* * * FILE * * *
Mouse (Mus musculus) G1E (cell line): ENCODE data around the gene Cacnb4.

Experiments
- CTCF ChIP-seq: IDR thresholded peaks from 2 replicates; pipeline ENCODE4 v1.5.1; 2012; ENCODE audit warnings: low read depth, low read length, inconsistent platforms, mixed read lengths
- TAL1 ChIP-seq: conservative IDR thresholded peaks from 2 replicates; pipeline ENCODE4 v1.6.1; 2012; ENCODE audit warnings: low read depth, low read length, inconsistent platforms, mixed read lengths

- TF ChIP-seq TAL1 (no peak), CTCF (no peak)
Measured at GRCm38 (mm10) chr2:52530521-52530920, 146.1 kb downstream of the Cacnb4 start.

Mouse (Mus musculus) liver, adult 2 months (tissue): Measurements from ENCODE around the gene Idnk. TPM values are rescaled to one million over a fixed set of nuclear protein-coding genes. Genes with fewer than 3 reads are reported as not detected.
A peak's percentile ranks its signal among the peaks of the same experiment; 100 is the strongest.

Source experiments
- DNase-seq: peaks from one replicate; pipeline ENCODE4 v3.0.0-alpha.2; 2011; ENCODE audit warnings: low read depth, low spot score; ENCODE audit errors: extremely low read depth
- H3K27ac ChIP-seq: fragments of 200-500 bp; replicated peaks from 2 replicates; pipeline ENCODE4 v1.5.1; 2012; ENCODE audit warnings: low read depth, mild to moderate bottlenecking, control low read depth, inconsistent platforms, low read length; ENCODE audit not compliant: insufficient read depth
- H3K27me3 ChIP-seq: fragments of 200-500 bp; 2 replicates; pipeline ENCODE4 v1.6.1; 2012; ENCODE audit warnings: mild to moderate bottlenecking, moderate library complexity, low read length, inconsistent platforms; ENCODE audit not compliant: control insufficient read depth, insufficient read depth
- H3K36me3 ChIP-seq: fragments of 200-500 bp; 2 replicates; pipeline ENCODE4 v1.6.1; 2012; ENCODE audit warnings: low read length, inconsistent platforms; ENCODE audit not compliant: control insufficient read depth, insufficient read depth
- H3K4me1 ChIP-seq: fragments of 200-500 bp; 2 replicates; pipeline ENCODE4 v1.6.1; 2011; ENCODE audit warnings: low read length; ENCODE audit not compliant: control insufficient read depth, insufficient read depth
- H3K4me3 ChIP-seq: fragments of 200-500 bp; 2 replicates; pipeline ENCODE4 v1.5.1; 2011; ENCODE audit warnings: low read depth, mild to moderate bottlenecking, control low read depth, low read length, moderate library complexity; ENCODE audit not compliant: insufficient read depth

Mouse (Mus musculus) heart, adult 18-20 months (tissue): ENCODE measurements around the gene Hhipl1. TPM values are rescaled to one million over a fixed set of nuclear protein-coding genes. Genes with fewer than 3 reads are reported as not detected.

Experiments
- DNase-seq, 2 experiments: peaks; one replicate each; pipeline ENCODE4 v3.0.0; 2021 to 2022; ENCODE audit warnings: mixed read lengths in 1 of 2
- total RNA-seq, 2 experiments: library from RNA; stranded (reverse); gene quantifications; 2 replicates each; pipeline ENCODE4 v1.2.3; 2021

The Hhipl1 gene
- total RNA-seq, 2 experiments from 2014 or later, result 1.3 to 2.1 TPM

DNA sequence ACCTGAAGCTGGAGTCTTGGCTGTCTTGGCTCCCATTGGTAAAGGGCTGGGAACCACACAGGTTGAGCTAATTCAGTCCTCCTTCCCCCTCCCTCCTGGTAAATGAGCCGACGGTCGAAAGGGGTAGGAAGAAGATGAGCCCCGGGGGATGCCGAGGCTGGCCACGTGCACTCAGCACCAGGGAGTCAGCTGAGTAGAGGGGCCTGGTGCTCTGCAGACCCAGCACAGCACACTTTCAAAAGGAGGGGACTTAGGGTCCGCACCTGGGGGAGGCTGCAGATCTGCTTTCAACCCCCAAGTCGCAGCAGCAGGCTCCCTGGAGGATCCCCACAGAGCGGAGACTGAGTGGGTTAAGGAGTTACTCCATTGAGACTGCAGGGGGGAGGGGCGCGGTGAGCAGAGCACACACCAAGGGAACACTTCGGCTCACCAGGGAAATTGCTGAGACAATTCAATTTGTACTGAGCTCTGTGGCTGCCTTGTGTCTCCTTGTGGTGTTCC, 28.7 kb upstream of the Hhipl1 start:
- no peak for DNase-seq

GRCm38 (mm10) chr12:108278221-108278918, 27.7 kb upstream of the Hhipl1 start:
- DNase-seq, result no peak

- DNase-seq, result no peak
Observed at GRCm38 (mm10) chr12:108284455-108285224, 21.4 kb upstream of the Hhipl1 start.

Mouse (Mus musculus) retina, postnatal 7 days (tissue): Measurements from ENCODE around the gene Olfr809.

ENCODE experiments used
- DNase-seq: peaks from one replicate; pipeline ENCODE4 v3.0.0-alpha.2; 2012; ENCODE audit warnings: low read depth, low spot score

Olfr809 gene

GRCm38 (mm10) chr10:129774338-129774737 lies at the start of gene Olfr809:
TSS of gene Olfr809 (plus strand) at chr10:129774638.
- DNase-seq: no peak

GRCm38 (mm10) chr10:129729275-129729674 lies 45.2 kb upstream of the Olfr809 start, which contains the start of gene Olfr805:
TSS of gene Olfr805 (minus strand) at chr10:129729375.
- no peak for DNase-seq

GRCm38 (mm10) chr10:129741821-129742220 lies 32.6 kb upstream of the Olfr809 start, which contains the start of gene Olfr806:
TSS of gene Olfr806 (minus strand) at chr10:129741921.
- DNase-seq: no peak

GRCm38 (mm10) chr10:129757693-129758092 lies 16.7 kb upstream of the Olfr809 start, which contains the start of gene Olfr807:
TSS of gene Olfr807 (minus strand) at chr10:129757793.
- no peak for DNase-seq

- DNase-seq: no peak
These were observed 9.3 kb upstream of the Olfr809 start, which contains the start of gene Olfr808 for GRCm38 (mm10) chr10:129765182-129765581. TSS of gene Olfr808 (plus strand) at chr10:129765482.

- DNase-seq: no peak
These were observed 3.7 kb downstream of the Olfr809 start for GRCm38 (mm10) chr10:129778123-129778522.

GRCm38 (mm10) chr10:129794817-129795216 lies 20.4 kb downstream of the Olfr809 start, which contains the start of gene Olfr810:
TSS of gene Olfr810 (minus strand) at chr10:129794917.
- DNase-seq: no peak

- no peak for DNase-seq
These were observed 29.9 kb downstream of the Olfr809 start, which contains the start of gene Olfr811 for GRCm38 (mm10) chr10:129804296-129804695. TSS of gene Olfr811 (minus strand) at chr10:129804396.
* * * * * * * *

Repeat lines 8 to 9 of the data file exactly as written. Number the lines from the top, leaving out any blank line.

A peak's percentile ranks its signal among the peaks of the same experiment; 100 is the strongest.

Source experiments